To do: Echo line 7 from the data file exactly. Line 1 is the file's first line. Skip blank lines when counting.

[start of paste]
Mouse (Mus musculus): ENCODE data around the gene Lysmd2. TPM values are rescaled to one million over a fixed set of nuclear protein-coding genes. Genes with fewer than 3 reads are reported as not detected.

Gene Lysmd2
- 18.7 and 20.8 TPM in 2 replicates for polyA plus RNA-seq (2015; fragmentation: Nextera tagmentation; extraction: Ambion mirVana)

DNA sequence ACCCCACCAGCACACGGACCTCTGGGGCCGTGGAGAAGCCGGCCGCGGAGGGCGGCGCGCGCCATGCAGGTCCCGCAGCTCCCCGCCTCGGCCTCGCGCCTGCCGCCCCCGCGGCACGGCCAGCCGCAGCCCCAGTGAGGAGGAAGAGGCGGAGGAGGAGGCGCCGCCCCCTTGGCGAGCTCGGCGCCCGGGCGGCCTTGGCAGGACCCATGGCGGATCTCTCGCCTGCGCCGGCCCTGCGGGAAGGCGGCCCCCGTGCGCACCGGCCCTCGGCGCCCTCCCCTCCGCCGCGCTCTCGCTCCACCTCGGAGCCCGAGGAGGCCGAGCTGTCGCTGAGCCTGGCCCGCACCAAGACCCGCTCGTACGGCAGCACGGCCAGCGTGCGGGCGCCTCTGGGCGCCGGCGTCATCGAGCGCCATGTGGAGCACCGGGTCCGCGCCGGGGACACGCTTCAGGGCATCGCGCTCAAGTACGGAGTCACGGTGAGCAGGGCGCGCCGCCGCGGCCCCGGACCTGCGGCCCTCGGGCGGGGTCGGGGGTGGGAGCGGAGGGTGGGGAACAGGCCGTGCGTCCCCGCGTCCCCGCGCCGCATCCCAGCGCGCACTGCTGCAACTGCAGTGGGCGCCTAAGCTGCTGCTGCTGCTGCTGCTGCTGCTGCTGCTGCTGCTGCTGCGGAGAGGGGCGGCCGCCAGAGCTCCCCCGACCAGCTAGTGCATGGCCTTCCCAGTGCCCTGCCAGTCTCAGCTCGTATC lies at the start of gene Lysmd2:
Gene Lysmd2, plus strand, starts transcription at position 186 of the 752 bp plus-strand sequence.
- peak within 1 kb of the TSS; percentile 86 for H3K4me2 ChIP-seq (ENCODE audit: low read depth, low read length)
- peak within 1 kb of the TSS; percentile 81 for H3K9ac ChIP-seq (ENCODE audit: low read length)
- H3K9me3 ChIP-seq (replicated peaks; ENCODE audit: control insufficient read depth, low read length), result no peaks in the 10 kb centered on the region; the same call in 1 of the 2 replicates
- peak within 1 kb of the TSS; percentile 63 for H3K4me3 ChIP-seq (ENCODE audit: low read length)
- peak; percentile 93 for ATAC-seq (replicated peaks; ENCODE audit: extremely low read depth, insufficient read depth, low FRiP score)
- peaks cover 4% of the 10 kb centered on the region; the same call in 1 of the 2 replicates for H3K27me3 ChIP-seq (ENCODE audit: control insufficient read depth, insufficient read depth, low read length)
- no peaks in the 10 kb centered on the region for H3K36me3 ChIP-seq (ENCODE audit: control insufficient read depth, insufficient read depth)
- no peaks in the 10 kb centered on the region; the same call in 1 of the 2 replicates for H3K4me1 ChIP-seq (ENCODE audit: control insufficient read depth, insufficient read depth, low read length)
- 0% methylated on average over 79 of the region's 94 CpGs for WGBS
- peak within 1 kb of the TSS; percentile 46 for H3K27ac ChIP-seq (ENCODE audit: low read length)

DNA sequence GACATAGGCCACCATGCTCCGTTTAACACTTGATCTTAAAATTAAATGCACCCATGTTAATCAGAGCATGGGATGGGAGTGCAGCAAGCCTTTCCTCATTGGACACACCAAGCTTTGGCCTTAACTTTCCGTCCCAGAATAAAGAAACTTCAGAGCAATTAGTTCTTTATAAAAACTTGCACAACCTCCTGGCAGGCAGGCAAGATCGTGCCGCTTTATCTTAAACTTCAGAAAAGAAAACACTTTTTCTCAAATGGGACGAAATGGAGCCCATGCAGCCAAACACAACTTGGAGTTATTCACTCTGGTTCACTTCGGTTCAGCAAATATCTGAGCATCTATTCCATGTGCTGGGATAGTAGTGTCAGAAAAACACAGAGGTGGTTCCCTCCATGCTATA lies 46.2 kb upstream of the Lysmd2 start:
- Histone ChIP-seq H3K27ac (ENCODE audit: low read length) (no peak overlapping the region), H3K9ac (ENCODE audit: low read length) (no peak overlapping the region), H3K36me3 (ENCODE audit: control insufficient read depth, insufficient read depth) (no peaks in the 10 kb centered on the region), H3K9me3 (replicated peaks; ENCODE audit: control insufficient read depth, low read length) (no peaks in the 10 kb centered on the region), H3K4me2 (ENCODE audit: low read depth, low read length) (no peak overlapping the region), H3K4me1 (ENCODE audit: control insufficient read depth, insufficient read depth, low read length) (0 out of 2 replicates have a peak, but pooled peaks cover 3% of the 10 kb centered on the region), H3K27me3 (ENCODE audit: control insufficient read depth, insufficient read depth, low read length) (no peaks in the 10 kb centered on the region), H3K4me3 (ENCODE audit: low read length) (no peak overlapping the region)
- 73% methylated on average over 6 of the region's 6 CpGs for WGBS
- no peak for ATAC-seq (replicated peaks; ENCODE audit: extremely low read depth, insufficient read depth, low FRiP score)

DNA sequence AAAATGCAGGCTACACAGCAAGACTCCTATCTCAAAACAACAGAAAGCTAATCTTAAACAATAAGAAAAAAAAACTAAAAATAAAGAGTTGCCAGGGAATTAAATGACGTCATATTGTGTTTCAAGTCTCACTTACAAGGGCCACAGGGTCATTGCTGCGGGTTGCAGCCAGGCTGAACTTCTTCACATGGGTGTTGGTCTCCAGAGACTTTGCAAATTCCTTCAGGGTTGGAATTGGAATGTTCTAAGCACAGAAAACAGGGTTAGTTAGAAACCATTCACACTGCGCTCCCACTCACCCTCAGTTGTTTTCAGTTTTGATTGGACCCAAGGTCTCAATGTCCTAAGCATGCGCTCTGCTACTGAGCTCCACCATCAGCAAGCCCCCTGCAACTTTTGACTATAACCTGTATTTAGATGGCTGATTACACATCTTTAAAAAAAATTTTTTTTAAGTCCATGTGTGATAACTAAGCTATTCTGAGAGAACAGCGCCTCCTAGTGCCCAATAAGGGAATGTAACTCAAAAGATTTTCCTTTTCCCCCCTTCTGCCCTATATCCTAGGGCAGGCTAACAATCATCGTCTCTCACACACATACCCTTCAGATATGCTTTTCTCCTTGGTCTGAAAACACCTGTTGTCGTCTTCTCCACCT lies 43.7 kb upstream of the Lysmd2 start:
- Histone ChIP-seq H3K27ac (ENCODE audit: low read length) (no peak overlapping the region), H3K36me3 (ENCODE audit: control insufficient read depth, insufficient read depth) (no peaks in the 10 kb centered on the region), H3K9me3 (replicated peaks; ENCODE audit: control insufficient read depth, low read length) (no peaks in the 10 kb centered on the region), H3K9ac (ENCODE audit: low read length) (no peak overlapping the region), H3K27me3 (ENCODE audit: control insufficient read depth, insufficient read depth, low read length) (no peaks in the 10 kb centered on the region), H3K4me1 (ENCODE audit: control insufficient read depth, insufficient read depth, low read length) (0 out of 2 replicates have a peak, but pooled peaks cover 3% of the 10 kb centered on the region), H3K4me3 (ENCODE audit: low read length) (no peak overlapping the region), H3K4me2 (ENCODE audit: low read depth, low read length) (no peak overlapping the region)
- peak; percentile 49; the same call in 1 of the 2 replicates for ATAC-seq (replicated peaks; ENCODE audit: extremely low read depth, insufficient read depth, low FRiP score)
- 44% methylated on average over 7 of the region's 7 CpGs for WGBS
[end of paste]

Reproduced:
- peak within 1 kb of the TSS; percentile 81 for H3K9ac ChIP-seq (ENCODE audit: low read length)